Blame South Sudanese leadership, not George Clooney
The crisis in South Sudan is a result of its current leadership – the country wasn’t doomed to fail – and its people welcome celebrities like George Clooney who point this out.
Dear Dr. Rita Abrahamsen,
We wish to respond to your letter to George Clooney of 15 September 2016. We write not to defend Mr. Clooney but to correct some assumptions used to critique his work on behalf of South Sudan.
We were particularly troubled by your suggestion that South Sudan’s independence resulted solely, or mainly from the work of international actors; or some kind of ‘dumb stunt’ by a Holywood celebrity which has gone awry. We don’t deny that countless individuals, institutions and countries supported our tortuous route to liberty. We deeply appreciate the material and moral support we received.
Helping a people in need should never been seen as a mistake, as craving for fame, or self-exoneration.
Helping a people in need should never been seen as a mistake, as craving for fame, or self-exoneration – and certainly not in the case of South Sudan. As the tragic events in South Sudan have not shot Mr. Clooney to stardom in the humanitarian field, it is unlikely that these can take the shine off his stardom. Nor is any other outsider to be blamed for creating the mess we find ourselves in today. As South Sudanese, we take responsibility for our successes and failures.
As you must know, given your expertise in the region, millions of our citizens – not just heroes and heroines of our war of liberation, but also our entire civilian population – paid the ultimate price. It is, in fact, this widespread and wanton devastation characterised by a scorched-earth policy and war-induced famine which pricked the conscience of individual activists and governments in the West to come to the aid of the victims. A gruesome photo of “Vulture Stalking a Child” captured by a South African photographer Kevin Carter in Upper Nile in March 1993, provided rare empirical evidence of Khartoum’s acts of brutality. Such inhumane acts moved Carter, a recipient of Pulitzer Prize, to commit suicide at age 33 in 1994, out of empathy for the people of South Sudan.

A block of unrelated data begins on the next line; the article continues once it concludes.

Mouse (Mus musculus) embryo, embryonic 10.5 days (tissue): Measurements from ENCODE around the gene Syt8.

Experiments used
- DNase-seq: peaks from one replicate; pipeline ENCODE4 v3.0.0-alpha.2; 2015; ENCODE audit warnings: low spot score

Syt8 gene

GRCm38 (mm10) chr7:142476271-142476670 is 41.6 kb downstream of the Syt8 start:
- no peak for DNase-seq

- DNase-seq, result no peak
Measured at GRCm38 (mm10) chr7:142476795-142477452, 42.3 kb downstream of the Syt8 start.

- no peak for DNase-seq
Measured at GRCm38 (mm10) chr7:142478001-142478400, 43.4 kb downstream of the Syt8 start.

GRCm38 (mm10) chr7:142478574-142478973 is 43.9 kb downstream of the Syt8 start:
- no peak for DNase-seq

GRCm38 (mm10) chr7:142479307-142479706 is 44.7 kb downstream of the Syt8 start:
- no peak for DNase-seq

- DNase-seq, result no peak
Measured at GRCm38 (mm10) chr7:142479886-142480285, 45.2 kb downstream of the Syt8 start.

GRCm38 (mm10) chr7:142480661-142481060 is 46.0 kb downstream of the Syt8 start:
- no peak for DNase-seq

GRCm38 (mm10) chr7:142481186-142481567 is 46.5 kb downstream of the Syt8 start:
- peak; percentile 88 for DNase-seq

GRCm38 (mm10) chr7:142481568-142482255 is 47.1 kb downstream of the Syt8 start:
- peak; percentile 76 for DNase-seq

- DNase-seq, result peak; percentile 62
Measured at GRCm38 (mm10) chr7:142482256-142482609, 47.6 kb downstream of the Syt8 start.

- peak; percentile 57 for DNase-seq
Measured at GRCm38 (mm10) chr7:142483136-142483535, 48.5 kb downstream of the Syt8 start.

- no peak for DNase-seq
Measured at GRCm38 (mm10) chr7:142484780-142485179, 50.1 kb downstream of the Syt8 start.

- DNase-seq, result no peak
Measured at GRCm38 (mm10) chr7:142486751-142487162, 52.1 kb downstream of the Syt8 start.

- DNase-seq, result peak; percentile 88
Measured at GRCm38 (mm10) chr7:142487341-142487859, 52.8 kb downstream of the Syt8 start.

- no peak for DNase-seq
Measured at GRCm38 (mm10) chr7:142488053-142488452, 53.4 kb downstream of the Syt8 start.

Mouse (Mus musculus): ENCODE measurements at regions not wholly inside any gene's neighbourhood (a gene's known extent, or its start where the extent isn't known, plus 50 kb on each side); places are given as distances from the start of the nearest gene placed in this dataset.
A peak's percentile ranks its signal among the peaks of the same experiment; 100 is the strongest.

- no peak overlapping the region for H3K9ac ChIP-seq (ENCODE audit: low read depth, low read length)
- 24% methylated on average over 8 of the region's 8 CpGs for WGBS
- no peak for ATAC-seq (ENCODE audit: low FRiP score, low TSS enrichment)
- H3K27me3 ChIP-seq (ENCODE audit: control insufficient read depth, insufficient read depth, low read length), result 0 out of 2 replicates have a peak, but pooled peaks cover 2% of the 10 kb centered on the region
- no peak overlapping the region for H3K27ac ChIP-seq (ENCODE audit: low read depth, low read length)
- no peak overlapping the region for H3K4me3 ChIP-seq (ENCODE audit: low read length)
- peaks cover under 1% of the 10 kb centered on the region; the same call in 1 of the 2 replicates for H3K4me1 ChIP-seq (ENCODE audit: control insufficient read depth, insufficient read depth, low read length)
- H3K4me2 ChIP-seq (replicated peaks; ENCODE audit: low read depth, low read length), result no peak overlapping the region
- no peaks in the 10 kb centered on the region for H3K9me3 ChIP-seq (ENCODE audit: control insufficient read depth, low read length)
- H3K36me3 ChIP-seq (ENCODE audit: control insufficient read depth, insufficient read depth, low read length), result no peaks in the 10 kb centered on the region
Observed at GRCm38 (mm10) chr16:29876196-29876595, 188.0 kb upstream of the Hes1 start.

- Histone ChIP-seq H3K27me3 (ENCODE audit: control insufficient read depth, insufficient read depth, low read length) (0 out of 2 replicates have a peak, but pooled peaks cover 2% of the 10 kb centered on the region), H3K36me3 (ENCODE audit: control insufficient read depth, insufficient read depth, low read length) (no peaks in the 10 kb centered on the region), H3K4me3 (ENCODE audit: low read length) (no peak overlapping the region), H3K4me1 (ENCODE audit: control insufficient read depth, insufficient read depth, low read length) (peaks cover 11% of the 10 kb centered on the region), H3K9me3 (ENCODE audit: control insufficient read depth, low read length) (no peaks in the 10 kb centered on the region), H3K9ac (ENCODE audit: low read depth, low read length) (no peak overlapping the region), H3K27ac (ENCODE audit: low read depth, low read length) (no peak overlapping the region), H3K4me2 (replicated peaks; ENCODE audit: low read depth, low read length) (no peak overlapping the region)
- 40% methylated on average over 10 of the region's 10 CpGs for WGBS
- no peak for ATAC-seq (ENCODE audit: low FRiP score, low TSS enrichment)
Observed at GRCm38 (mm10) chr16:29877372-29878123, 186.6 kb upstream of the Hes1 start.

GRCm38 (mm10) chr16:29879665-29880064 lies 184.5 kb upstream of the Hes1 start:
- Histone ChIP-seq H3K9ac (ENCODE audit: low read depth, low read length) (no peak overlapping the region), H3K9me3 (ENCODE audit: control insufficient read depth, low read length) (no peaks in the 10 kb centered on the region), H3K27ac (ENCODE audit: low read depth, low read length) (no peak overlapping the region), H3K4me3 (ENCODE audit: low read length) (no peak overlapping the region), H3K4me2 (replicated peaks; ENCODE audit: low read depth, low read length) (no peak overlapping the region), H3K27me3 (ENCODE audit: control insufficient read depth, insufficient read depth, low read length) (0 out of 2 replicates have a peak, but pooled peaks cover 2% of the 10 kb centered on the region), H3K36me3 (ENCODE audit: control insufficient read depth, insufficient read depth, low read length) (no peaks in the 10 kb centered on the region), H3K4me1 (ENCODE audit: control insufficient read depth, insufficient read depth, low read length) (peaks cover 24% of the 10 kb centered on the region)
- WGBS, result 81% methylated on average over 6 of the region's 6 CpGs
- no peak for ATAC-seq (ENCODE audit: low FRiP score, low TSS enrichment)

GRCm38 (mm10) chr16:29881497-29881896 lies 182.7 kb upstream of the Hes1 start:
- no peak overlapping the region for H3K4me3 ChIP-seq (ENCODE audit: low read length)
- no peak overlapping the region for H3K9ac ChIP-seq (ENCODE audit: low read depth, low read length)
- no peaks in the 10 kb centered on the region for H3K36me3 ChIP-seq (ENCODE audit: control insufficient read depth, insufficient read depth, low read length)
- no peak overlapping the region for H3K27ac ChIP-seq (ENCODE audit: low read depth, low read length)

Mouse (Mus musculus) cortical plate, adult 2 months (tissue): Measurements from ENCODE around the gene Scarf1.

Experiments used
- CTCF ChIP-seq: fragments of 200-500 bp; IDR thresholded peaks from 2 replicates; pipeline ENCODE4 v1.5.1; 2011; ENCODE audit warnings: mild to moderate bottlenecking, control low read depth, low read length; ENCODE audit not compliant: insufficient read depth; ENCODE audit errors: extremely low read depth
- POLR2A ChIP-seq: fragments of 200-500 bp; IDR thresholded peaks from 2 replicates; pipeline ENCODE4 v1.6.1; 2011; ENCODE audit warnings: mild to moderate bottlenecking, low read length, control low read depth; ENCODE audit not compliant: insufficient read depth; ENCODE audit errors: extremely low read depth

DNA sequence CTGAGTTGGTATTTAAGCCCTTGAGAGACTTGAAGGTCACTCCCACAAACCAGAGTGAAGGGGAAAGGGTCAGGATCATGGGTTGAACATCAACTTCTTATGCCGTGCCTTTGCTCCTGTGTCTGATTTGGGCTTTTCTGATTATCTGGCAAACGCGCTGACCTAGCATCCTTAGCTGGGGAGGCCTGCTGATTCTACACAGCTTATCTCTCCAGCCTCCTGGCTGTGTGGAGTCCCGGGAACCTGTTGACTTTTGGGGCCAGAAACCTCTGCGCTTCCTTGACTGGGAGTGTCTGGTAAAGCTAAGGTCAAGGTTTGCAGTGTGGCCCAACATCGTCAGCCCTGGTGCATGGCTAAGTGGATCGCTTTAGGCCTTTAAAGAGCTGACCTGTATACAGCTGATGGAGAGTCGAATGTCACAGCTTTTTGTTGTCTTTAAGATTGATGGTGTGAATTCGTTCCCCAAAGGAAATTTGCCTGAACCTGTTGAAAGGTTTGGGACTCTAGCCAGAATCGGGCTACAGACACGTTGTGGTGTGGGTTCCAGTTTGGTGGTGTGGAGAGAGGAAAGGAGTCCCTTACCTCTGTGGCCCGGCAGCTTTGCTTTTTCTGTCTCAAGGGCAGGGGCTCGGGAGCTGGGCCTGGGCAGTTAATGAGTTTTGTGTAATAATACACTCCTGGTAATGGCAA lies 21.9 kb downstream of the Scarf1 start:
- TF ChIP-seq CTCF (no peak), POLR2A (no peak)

By every moral standard – even as your abhorrence to this line of thought has featured more abundantly in your letter to Mr. Clooney – enslavement, plunder, and oppressive rule of successive colonial administrations – especially of the Northern Arab mercantilists – cannot be justified, whatsoever. Our people suffered for centuries under this duplicity and the very complex geopolitics of contiguous colonialism which South Sudan experienced. Despite the gaping dichotomies that existed, the territory was viewed as a seamless extension of Khedival Egypt and later, independent Sudan. At the forefront of these designs, were and still are a plethora of experts, apologists and cynics whose role is still concerning today.
Press Association Images/Julien Behal (All rights reserved)
Despite reoccurring cycles of tragedy, dismissing South Sudanese independence as "doomed to fail" disrespects its people.
To suggest that South Sudan’s march to statehood was always destined to fail, after only five years of nationhood, contradicts your own argument that nation building isn’t a photo-op or a movie, but an endless journey. Failure is in no way inherent in us, any more than it was elsewhere in Africa or in the United States, which experienced its own civil war not long after independence. Suggesting that after 50 years of struggle, South Sudan is worse off today than under the colonialism of the Arabs is disrespectful of our collective sacrifices as a people. Whilst this argument sounds logical, we are not in any way inclined to justify the greed of South Sudan’s powerful elites who have been responsible for the catastrophic violence in 2013 and 2016. But what we can assert is that the current and temporary setbacks have not caused us to regret the overwhelming vote for South Sudan's indepedence in 2011. South Sudan is fragile, but it could still succeed without self-destructing, if its current crop of leaders were visionary.
Regardless of the blundering of South Sudan’s ruling warlords, the country is independent and will eventually shape up. We acknowledge that this country was born with great promise and huge international goodwill, and might have been a success story of postcolonial Africa. Unfortunately, we keeled over and squandered that opportunity. Yet, we are capable of picking up the pieces and putting the country back again on the stairway to success. We will prevail over the flaws of our leaders with the same will and resilience with which we fought and defeated colonialism.
In this new struggle, the efforts of individuals like Mr. Clooney, though imperfect and only surface-scratching, are incredibly valuable in our quest for accountable leadership in South Sudan, that respects the human rights of its citizenry.
Dr. Majak d’Agoôt is a former Deputy Minister of Defence in South Sudan, and Member of the group SPLM Leaders - Former Detainees.
Remember Miamingi is based at the Centre for Human Rights at the University of Pretoria.